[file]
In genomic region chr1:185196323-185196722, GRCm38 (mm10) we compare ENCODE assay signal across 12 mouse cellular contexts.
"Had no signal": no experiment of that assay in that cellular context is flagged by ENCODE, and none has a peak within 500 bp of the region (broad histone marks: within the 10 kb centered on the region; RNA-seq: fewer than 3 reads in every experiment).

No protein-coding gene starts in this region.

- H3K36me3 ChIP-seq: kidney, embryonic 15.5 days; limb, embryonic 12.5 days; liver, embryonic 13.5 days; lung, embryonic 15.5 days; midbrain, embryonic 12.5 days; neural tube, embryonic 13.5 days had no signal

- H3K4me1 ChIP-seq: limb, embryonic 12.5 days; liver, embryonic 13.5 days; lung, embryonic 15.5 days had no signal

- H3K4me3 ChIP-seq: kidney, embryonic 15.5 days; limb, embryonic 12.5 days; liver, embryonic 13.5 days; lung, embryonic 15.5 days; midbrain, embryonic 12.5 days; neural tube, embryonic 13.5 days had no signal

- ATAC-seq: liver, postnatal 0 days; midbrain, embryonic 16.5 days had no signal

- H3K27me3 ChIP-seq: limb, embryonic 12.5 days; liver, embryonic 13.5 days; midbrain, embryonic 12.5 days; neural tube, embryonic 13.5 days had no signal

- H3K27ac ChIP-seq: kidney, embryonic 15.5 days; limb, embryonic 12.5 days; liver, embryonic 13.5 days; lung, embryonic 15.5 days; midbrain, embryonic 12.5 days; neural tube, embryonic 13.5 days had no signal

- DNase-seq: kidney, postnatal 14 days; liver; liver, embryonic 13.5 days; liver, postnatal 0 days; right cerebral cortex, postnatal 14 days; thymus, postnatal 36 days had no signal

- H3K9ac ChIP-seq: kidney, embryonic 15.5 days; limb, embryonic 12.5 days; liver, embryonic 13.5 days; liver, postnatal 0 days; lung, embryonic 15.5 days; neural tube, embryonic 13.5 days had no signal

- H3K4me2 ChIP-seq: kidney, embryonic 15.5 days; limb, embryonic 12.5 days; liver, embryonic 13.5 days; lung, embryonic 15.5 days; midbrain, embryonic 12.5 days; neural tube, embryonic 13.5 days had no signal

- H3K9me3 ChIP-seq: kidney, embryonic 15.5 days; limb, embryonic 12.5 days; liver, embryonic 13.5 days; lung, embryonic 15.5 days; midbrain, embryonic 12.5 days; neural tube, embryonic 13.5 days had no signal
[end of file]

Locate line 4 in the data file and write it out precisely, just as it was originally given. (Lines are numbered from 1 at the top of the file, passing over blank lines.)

- H3K36me3 ChIP-seq: kidney, embryonic 15.5 days; limb, embryonic 12.5 days; liver, embryonic 13.5 days; lung, embryonic 15.5 days; midbrain, embryonic 12.5 days; neural tube, embryonic 13.5 days had no signal